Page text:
This little black boy opened a hot dog stand to raise some money to buy new school clothes. A nasty neighbor called the authorities to shut the kid down. And then the authorities did something amazing.
We have been inundated with stories about white people calling the police on innocent black kids and adults. Finally one of these stories has a happy ending. This one made my day. I think it will make yours too.
Jaequan Faulkner is a 13-year-old boy from Minneapolis, MN. And he opened a hot dog stand in front of his house to try to raise some money to buy new school clothes. His little business was rolling along just fine. But then someone called the Minneapolis Health Department and complained about the hot dog stand.
But instead of shutting him down the Health Department decided to help the kid.
“Health Department staff made sure he had the necessary equipment — thermometers, food containers, hand sanitizer and utensil-cleaning stations — as well as knowledge about proper food handling. Once he passed his health inspection, inspectors paid the $87 for the special event food permit, and the city-sanctioned stand opened for business.”
“Officials in the Northside Economic Opportunity Network (NEON) also connected with Faulkner to build his business savvy. Faulkner impressed them with his innate abilities, said Ann Fix, program manager of NEON’s food business incubator.”
““Every day I’ve been going home thinking, ‘This young man is the brightness of my day,’ ” she said.”
““With Jaequan, it’s an even bigger passion,” Fix said. “It’s not just about the hot dogs, it’s about everything in the community.””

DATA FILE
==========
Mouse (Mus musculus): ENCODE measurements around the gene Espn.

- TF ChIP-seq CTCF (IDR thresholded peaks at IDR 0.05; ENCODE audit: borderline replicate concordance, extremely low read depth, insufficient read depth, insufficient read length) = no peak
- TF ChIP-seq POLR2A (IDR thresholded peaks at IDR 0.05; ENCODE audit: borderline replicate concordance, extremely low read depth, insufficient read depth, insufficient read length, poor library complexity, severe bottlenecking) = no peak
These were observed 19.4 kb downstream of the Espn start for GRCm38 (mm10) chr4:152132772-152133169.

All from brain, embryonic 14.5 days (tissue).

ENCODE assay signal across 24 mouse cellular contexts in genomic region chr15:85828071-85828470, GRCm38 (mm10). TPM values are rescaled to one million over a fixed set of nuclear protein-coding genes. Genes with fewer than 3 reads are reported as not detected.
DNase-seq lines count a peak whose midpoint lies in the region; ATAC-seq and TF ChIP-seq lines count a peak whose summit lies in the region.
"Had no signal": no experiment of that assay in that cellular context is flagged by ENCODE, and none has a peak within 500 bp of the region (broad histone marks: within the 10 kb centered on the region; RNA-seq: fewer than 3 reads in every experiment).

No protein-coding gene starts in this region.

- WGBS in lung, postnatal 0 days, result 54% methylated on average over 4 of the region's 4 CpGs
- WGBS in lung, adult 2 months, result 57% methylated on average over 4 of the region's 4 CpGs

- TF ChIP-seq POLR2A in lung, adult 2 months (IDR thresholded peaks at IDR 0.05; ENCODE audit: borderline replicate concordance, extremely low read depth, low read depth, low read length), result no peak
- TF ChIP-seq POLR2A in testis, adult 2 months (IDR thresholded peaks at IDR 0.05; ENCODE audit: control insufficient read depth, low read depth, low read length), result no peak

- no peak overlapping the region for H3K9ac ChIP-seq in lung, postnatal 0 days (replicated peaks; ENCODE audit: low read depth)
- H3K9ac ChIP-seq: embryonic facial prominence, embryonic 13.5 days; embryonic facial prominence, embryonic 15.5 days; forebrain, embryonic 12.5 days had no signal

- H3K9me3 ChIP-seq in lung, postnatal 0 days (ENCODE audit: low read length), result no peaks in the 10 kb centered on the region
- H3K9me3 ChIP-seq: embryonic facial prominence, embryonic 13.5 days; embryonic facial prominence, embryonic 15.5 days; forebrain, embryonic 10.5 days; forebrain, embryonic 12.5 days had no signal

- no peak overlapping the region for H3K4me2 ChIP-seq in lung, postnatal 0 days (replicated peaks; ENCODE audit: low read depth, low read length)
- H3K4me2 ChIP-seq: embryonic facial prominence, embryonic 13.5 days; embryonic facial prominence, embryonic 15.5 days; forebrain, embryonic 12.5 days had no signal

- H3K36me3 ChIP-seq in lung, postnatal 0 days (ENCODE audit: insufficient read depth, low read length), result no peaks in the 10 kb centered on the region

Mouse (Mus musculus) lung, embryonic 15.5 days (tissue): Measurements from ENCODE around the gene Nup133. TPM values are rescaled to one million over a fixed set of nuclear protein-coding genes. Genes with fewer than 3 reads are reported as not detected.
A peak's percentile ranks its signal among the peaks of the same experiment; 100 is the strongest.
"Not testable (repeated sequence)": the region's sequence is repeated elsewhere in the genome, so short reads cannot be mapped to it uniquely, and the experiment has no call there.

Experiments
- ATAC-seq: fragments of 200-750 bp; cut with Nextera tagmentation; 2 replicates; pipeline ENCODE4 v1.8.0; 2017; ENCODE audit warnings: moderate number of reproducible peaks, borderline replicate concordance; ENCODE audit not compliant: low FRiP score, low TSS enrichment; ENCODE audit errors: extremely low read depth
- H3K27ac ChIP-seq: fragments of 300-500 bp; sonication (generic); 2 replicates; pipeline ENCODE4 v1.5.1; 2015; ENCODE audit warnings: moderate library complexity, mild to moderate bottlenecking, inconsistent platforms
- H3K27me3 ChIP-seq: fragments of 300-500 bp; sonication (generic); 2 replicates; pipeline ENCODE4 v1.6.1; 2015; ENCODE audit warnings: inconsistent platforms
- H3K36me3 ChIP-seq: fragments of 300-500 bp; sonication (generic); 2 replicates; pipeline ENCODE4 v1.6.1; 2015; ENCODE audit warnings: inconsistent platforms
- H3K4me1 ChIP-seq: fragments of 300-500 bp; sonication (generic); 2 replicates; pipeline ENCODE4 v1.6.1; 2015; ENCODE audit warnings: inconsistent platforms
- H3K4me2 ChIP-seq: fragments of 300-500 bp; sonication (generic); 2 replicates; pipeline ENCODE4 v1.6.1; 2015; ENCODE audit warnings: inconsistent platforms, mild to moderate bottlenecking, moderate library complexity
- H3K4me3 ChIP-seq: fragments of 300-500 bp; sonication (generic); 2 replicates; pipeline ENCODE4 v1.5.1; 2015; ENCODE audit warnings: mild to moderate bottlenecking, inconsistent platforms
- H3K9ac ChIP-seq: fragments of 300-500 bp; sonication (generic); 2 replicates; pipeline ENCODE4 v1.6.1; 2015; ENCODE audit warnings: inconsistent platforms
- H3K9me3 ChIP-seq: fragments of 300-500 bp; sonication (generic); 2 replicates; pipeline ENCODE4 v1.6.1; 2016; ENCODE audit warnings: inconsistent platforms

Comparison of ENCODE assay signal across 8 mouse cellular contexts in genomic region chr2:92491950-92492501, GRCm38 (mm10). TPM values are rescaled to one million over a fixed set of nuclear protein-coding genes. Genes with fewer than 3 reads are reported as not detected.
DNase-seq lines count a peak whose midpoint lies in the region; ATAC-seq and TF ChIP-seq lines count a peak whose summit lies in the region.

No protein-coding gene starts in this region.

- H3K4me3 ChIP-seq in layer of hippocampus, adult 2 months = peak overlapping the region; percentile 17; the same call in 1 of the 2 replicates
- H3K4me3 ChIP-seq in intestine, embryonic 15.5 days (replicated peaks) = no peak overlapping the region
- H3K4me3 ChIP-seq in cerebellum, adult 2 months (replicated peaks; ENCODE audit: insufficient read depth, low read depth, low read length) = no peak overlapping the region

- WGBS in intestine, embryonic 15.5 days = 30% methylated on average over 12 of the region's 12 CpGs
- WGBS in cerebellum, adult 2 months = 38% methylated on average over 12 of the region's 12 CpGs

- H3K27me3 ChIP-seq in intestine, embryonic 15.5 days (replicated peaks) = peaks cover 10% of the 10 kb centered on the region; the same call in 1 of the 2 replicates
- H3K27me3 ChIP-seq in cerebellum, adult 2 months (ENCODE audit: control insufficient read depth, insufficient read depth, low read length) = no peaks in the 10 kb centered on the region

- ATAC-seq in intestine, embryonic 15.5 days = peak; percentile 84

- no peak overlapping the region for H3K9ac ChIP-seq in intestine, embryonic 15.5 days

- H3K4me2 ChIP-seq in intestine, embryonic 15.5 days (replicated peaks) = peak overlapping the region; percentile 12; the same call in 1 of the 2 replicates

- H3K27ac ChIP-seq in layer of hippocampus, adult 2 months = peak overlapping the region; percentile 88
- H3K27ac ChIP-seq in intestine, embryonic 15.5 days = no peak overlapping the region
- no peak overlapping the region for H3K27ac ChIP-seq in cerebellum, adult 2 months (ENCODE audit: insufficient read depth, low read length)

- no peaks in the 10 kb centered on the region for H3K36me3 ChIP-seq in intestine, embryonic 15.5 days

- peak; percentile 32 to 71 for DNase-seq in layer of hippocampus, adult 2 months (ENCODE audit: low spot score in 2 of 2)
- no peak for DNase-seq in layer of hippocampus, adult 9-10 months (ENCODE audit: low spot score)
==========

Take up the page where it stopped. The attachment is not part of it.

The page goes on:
Thanks to the Health Department’s help, Faulkner will be traveling with his business around the north side of the city this summer. And he will be making stops at the Minneapolis Police Department’s Fourth Precinct and the Minneapolis Urban League and Sanctuary Covenant Church.
“I like having my own business,” the boy said. “I like letting people know just because I’m young doesn’t mean I can’t do” anything. Faulkner says that he likes the sense of accomplishment. And he says that he wants to show a positive image of a black youth in his community.
Next year, Faulkner plans to use 25 cents from each hot dog sale to raise awareness about youth suicide and depression, which he says he’s struggled with personally.
On Monday, after his story got media attention, TV cameras showed up Faulkner’s hot dog stand where business was booming. One of the reporters asked the boy, “Do you like the money?”
He answered, “No. It’s not about the money. It’s just something I enjoy doing.”
Well done young man! And well done Minneapolis!